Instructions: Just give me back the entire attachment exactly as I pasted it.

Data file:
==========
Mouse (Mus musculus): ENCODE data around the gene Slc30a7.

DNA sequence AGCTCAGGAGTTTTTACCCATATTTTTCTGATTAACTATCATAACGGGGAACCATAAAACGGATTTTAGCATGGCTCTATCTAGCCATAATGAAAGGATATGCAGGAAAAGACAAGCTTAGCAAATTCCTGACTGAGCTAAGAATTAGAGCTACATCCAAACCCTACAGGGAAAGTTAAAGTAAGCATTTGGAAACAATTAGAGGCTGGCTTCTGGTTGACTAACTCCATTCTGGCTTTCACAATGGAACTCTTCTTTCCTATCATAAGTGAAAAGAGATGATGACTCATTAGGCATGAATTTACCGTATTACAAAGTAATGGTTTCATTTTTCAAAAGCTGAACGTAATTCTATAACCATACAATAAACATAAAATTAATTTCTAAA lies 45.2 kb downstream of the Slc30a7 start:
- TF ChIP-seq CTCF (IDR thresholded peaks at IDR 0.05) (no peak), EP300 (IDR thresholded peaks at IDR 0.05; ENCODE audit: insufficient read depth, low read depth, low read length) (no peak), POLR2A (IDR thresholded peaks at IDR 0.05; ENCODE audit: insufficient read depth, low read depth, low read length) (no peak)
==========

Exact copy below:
Mouse (Mus musculus): ENCODE data around the gene Slc30a7.

DNA sequence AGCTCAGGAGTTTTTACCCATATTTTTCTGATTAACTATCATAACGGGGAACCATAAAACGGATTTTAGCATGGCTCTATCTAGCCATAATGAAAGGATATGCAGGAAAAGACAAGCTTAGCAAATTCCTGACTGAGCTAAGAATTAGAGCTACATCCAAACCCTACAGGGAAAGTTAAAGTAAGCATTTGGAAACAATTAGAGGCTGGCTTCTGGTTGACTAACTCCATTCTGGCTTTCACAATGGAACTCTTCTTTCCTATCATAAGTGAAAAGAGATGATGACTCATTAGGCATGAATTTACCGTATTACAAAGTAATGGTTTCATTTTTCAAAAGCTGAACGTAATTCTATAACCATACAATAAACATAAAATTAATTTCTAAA lies 45.2 kb downstream of the Slc30a7 start:
- TF ChIP-seq CTCF (IDR thresholded peaks at IDR 0.05) (no peak), EP300 (IDR thresholded peaks at IDR 0.05; ENCODE audit: insufficient read depth, low read depth, low read length) (no peak), POLR2A (IDR thresholded peaks at IDR 0.05; ENCODE audit: insufficient read depth, low read depth, low read length) (no peak)